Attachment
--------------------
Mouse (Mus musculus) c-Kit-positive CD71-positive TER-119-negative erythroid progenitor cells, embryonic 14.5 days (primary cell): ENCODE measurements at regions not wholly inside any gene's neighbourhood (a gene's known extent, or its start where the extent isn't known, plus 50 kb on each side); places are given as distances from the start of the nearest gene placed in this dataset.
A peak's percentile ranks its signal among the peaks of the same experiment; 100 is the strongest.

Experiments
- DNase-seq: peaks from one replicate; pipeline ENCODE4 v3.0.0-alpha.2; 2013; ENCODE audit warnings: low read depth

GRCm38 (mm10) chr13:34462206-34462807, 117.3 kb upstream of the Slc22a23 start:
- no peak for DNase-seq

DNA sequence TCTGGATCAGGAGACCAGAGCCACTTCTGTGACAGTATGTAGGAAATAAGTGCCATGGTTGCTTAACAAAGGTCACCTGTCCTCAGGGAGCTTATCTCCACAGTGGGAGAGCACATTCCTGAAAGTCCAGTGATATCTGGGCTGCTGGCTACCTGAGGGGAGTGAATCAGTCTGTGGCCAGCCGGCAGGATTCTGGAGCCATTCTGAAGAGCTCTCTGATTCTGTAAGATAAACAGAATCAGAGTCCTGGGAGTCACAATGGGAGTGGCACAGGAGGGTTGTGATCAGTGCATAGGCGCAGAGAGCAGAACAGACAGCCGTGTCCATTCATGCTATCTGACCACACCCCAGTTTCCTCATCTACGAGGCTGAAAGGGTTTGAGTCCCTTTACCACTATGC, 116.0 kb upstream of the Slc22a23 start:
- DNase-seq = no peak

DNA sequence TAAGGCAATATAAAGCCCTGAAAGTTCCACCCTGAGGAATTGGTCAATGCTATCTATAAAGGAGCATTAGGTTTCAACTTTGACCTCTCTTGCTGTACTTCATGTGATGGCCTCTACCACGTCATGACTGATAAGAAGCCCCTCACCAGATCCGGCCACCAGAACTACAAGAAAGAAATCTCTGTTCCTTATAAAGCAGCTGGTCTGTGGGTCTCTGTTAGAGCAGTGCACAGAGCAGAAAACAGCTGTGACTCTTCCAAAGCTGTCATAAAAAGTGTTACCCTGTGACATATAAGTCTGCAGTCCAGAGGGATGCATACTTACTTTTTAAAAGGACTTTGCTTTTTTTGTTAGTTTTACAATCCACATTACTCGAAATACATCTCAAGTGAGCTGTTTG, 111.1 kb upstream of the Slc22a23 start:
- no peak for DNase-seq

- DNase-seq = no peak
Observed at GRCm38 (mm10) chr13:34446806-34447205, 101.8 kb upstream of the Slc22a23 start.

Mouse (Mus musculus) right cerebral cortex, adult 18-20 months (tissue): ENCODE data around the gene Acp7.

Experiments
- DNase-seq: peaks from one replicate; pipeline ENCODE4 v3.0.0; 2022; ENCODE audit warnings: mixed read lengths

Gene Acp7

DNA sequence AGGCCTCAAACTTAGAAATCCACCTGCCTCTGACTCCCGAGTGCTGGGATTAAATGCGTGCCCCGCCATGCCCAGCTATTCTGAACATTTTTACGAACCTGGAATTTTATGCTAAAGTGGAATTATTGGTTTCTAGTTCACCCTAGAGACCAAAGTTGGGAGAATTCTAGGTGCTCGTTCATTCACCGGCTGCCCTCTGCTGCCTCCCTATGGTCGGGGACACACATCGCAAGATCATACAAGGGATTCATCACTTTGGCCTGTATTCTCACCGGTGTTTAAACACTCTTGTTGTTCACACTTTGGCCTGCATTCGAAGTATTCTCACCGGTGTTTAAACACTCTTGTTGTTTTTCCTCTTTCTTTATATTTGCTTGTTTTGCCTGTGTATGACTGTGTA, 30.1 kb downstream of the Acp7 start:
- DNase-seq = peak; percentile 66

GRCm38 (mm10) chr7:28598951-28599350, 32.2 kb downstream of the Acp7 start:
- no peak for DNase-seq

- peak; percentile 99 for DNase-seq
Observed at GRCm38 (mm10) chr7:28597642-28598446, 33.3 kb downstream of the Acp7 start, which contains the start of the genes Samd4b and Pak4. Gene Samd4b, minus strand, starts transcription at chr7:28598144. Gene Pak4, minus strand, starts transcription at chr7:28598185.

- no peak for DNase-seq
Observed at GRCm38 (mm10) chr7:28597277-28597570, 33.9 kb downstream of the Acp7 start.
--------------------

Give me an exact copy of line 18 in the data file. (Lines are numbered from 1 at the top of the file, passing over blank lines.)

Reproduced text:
- DNase-seq = peak; percentile 66